SUMMER OF THE GYPSY MOTHS – Loved this book, loved the quirky characters, heartfelt moments and the fact that you had to suspend belief to get wrapped up in the story. I wonder about kids, though–not sure what they will think of this book. It might be one of those charming stories that we adults adore, but kids, not so much. I could be wrong, though…

STARRY RIVER OF THE SKY – This is the one I THINK just may win it. The companion book to the popular and acclaimed Where the Mountain Meets the Moon is just as lyrical and well told as its predecessor. Grace Lin is one of the truly excellent writers for children of our time. Her last work won a Newbery Honor,  and this one just may take home the big prize. Released late in the year, I think it knocked off a lot of its competition. It is just a flawless tale, and I think the award giving peeps will be smitten.

So those are my biased predictions. What are yours? Please share your them with us, and we can compare notes when the big announcement is made.

Looking forward to January 28th!

-Shannon, StorySnoop

A Junior Snoop’s Reading Pile

Thursday, January 10th, 2013

Sometimes, you want a book recommendation from someone besides an adult.  You want to hear it from an actual kid–one in the trenches who is reading all of this stuff, and can give you an honest thumbs up or thumbs down, or even a few comments so you can judge whether your own kid will like a book.  For this reason, I ventured into my daughter’s room to check out her reading pile and asked her to tell me a bit about each book.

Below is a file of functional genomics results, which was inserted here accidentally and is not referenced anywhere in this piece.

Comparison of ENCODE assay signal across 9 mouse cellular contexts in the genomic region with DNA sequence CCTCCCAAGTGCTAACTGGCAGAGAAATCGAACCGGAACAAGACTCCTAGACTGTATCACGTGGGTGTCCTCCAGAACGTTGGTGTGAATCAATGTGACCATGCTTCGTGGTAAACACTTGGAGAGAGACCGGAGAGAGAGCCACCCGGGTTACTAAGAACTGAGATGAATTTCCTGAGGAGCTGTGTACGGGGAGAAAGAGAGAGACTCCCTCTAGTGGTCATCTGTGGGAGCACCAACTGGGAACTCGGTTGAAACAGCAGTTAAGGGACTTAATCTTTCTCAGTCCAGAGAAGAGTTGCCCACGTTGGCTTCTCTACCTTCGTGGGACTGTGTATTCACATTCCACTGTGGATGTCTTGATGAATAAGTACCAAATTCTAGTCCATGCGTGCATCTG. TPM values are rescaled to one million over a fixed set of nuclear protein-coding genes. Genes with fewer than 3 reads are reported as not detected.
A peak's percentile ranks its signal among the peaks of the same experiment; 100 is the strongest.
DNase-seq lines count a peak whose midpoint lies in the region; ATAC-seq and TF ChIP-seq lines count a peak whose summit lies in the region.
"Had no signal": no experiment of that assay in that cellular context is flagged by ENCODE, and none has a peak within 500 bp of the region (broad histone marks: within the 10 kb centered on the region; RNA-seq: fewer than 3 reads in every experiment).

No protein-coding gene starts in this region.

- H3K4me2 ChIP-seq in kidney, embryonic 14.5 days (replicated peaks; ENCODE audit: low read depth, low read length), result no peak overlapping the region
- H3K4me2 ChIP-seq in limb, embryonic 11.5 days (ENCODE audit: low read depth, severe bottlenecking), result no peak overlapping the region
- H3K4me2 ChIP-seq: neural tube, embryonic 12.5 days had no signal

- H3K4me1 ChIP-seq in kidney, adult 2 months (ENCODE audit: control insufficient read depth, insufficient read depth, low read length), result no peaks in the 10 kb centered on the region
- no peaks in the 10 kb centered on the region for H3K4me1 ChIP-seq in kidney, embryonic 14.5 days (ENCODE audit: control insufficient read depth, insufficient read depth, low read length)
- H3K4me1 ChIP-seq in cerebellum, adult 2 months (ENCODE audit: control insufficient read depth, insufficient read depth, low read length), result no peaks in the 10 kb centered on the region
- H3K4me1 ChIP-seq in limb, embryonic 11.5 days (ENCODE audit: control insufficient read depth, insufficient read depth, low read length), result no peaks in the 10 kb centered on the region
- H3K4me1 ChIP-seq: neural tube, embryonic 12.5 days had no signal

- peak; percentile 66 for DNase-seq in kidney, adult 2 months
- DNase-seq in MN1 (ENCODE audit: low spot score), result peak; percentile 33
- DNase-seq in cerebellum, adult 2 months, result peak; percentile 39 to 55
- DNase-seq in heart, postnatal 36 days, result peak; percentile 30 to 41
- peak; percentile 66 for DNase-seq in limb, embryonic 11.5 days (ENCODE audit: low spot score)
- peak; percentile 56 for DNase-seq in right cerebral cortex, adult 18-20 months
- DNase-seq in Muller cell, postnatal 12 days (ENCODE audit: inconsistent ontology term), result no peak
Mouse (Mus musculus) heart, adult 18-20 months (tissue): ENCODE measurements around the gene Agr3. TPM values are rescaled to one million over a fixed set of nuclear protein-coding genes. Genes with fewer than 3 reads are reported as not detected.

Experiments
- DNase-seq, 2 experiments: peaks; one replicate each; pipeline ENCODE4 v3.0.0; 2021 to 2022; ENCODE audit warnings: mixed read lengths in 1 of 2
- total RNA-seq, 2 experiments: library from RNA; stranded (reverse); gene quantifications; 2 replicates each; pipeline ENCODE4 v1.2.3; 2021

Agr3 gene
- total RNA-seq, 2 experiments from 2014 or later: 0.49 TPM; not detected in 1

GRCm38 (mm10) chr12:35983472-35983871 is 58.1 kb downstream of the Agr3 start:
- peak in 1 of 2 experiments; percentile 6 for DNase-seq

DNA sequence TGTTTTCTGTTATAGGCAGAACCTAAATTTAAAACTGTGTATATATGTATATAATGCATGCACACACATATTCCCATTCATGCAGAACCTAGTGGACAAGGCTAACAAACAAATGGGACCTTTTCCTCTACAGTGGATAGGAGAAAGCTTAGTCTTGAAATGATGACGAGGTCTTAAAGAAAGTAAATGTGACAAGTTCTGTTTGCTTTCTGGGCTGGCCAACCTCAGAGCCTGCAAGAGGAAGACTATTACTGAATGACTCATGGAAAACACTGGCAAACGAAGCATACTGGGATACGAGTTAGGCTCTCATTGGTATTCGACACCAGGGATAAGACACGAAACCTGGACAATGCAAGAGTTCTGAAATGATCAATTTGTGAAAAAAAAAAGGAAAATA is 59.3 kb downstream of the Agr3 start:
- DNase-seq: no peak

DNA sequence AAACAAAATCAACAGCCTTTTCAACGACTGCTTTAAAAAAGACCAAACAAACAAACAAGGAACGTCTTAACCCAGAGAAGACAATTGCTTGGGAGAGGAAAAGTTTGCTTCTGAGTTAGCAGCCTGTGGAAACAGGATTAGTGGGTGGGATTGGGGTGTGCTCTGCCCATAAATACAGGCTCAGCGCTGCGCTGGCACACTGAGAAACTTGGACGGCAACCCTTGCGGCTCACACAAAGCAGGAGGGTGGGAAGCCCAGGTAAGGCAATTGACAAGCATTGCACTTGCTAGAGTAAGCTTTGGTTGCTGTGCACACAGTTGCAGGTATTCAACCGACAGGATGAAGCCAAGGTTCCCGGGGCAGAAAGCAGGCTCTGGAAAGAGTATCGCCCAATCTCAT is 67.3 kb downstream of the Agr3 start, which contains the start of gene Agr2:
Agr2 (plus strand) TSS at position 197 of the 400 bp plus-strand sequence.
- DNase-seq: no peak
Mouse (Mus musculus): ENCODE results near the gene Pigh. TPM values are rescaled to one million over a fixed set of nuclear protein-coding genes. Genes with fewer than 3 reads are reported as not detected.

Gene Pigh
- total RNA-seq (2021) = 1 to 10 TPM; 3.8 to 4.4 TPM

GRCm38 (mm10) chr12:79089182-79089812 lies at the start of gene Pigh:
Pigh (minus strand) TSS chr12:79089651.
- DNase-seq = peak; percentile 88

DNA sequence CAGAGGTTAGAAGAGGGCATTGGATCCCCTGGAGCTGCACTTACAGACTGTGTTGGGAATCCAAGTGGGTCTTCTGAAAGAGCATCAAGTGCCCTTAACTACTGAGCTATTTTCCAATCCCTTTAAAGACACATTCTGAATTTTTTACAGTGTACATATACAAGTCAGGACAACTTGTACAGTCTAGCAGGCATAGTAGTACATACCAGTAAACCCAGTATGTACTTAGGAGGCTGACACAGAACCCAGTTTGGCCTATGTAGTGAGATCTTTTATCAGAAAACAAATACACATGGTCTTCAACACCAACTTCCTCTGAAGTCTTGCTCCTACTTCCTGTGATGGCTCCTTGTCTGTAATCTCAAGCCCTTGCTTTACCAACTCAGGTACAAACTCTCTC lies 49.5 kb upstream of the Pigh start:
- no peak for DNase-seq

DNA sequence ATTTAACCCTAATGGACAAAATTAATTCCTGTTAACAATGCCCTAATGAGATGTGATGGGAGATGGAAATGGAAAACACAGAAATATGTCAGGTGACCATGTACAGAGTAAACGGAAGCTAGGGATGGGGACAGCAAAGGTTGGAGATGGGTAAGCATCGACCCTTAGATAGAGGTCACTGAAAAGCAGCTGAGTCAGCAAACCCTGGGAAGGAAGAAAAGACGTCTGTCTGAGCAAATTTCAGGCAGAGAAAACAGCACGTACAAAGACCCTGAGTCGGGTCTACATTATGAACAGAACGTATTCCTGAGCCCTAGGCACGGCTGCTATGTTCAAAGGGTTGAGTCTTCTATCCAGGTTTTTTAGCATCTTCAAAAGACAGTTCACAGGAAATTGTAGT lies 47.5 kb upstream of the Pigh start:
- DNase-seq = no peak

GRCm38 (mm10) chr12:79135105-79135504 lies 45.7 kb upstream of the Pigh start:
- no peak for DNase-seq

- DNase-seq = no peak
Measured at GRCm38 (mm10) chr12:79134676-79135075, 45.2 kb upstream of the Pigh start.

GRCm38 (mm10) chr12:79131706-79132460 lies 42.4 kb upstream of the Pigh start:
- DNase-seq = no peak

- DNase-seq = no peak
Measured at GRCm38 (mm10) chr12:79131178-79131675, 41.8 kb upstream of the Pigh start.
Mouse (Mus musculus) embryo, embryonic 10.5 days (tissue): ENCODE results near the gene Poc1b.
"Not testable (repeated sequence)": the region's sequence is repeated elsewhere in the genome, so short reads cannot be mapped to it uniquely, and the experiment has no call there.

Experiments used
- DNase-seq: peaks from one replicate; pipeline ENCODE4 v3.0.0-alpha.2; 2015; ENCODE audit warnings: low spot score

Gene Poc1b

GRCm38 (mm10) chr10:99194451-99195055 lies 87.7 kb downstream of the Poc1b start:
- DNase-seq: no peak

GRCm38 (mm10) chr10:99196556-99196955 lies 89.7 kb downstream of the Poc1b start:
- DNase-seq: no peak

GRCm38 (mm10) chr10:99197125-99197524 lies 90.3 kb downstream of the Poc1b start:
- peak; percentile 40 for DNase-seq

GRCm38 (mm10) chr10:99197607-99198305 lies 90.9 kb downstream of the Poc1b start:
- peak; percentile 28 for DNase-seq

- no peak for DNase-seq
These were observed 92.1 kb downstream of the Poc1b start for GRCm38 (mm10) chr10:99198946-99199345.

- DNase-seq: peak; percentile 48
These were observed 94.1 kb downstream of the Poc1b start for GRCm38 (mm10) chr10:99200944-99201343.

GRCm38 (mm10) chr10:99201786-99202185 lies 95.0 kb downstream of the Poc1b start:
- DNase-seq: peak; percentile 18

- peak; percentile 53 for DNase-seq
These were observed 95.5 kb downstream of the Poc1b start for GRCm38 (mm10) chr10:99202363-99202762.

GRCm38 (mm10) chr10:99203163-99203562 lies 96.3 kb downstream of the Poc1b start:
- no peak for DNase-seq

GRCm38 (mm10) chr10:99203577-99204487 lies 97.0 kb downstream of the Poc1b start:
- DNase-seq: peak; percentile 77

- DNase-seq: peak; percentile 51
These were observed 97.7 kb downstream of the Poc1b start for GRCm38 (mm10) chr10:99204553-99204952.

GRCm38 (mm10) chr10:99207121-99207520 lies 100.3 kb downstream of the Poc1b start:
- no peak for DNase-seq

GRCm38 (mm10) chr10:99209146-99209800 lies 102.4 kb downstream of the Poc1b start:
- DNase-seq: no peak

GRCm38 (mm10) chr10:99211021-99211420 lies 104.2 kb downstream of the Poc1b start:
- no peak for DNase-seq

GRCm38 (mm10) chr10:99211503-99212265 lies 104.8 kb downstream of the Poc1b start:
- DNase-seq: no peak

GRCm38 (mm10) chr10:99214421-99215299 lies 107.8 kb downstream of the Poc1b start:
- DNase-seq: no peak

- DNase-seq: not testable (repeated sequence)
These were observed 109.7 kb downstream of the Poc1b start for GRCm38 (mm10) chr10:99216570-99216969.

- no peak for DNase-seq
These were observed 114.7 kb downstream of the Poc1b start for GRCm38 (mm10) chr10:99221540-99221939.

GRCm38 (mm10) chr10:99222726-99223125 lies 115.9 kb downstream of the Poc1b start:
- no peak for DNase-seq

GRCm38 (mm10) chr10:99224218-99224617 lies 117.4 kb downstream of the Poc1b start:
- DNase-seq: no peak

Her reading pile looks like this (you should see the rest of her room!):

Note that the book on the bottom of the pile is one I recommended long ago but keeps getting set aside.  I just know that Freak the Mighty is one of those books that she will love once she finally tries it.  Actually, she has read all of the books piled on top of it. A male friend recommended The Kill Order to her and they both loved it, so we can put that one on the list of crowd pleasers for both teen boys and girls. It’s the prequel to The Maze Runner series, and my daughter liked it even better than the other books. Interesting.

The Outsiders is also peeking out of the pile. Yeah, I made her read my old copy when she was starving for a book.  She “really liked it” but didn’t “love it.” Ahem. I guess we don’t have to see eye to eye on everything.

Monument 14 is a new dystopian novel with a very interesting premise. Six kids are trapped in a superstore during a kind of end-of-the-world apocalypse. Sort of reads like Lord of the Flies in a Target – she says it is her favorite that she has read in months.

Where Things Comes Back is another one I put in the pile. I loved this book, and it won so many awards last year. She liked it, and I think appreciated it for the quality book that it is. She said she’d recommend to “girl good readers.”

Yesterday. Now we are talking. She loved this dystopian thriller by C.K. Kelly Martin and would recommend it boys and girls.

Finally, she just bought the Ann Aguirre’s new novel, Outpost, and in her excitement to read it, is rereading the first book in the series, Enclave.  This should occupy her for about a week, if I’m lucky. To all of the YA lovers out there, let me know in the comments section what books I should add to the top of the pile!

-Shannon, StorySnoop